In order to ensure that the guarantee is only used when a sufficient amount of losses has been reached, the maximum amount of the State guarantee is equal to:
- 0% for the first 3% of losses;
- 50% for the following 2% of losses;
- 80% for the remaining losses.
The guarantee premium to be paid will depend on the size of the beneficiary undertaking:
- for SMEs with a one year maturity: 25 basis points;
- for large enterprises with a one year maturity: 50 basis points.
These guarantee premiums are reduced proportionately where the loan maturity is less than a year.
Who are the potential beneficiaries guarantee scheme of the Flemish Region?
The final beneficiaries of the measure are all undertakings active in the Flemish region, with the exception of financial intermediaries.
The aid may be granted under the measure only to undertakings that were not in difficulty within the meaning of the GBER (see above), the Agricultural Block Exemption Regulation or the Fisheries Block Exemption Regulation on 31 December 2019.
Note that the measure is only open to undertakings that do not benefit from a State guarantee for the bank financing concerned.
What are the terms of the guarantee scheme of the Flemish Region?
The measure covers both working capital and investment loans.
Under the measure the aid is channelled through credit institutions and other financial institutions.
The eligible loans are:
- new loans or
- existing loans after restructuring with the consent of the borrower. The financial intermediary will then have to adjust the conditions applicable to the loan by granting, for instance, longer maturities, lower interest rates or lower collateral.
The overall amount of loans, with a maturity beyond 31 December 2020, shall not exceed:
- double the annual wage bill of the beneficiary (including social charges as well as the cost of personnel working on the undertaking’s site but formally in the payroll of subcontractors) for 2019, or for the last year available. In the case of undertakings created on or after 1 January 2019, the maximum loan must not exceed the estimated annual wage bill for the first two years in operation; or
- 25% of the beneficiary’s total turnover in 2019; or
- with appropriate justification, the amount of the loan may be increased to cover the liquidity needs from the moment of granting for the coming12 months for large enterprises and 18 months for SMEs.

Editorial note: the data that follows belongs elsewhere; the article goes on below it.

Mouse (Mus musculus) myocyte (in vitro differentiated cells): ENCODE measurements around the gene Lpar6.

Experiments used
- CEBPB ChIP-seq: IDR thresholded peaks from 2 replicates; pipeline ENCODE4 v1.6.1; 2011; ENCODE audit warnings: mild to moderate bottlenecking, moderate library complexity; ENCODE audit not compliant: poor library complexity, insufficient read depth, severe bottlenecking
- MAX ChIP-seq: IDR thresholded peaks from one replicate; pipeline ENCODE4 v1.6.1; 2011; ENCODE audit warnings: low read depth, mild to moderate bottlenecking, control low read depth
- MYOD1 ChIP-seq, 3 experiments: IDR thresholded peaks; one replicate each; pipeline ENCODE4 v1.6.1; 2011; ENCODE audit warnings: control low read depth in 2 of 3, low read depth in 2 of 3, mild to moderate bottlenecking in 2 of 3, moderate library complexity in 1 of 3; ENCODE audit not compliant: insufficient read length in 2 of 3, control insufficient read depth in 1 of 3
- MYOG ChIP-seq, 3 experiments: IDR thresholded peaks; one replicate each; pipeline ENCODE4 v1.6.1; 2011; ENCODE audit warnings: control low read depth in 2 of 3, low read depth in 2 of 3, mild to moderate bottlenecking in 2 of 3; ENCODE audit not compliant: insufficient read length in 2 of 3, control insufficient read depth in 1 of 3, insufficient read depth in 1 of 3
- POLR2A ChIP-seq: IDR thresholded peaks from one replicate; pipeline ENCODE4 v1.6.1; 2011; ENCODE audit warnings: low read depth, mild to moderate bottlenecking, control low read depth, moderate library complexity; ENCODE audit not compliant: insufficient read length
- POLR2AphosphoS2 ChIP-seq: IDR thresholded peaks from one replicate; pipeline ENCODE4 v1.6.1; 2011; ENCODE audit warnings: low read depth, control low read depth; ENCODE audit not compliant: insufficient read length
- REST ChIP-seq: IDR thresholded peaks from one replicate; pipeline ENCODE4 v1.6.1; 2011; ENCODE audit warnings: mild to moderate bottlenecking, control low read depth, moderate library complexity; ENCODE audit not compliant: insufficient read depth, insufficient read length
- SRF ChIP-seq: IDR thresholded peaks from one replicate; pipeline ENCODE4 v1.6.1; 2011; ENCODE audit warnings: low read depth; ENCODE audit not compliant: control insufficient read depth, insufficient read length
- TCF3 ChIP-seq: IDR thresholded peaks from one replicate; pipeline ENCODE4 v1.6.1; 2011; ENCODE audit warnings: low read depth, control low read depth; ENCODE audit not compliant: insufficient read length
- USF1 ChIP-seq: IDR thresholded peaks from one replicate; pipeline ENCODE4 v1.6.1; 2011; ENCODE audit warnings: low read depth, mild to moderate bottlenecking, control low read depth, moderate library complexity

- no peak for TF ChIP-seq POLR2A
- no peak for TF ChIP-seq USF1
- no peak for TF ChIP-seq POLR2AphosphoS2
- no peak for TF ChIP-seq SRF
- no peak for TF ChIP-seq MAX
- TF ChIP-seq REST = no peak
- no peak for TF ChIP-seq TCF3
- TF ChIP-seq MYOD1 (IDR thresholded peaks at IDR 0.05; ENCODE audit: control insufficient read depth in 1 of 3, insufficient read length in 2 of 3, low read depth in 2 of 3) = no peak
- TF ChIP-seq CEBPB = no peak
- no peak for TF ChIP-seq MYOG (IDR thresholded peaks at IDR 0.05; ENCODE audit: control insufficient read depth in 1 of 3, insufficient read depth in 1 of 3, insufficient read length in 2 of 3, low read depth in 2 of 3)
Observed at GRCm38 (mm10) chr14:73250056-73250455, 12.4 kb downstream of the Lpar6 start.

For loans with a maturity until 31 December 2020, the amount of the loan principal may be higher with appropriate justification and provided that the proportionality of the aid remains assured.
The guarantee coverage shall not exceed 80% of the loan principal. Losses will be borne proportionally by the financial intermediaries and Gigarant. The amount of the guarantee will decrease proportionally to the decrease of the loan.
The guarantee premium to be paid will depend on the maturity of the underlying eligible credit instrument and the size of the undertaking:
- for SMEs: 25 basis points (for the 1st year); 50 basis points (for the 2nd-3rd year); and 100 basis points (for the 4th-6th years).
- for Large Enterprises: 50 basis points (for the 1st year); 100 basis points (for the 2nd-3rd year); and 200 basis points (for the 4th-6th years).
The measure also provides safeguards regarding possible indirect support to credit or other financial institutions in order to ensure competition between financial intermediaries.
What elements were taken into account by the Commission for the authorisation of the guarantee schemes?
The Commission considered that the measures were in line with the conditions set out in the Temporary Framework (see our article of 7 April 2020 on the Temporary Framework). The Commission took the following elements into account for each notified Belgian scheme:
|Guarantee scheme of the Flemish Region ||State guarantee scheme
- the underlying loan amount per undertaking is limited to what is needed to cover its liquidity needs for the near future;
- the guarantees will only be provided until the end of this year;
- the guarantees are limited to a maximum of six years; and
- guarantee fee premiums do not exceed the levels foreseen by the Temporary Framework.
- covers guarantees on loans with a limited maturity and size;
- is limited in time;
- provides for minimum remuneration of the guarantees; and
- contains adequate safeguards to ensure that the aid is channelled effectively by the banks to the beneficiaries in need.
The Commission therefore concluded that the measures are necessary, appropriate and proportionate to remedy a serious disturbance in the economy of a Member State, in line with Article 107(3)(b) TFEU and the conditions set out in the Temporary Framework.
It is now up to the financial institutions to analyse the applications submitted by undertakings and to request a guarantee from the State or the Flemish Region.
More information on the measures taken in Belgium and other jurisdictions of the European Union can be found in our CMS Expert Guide to State Aid During Coronavirus Crisis.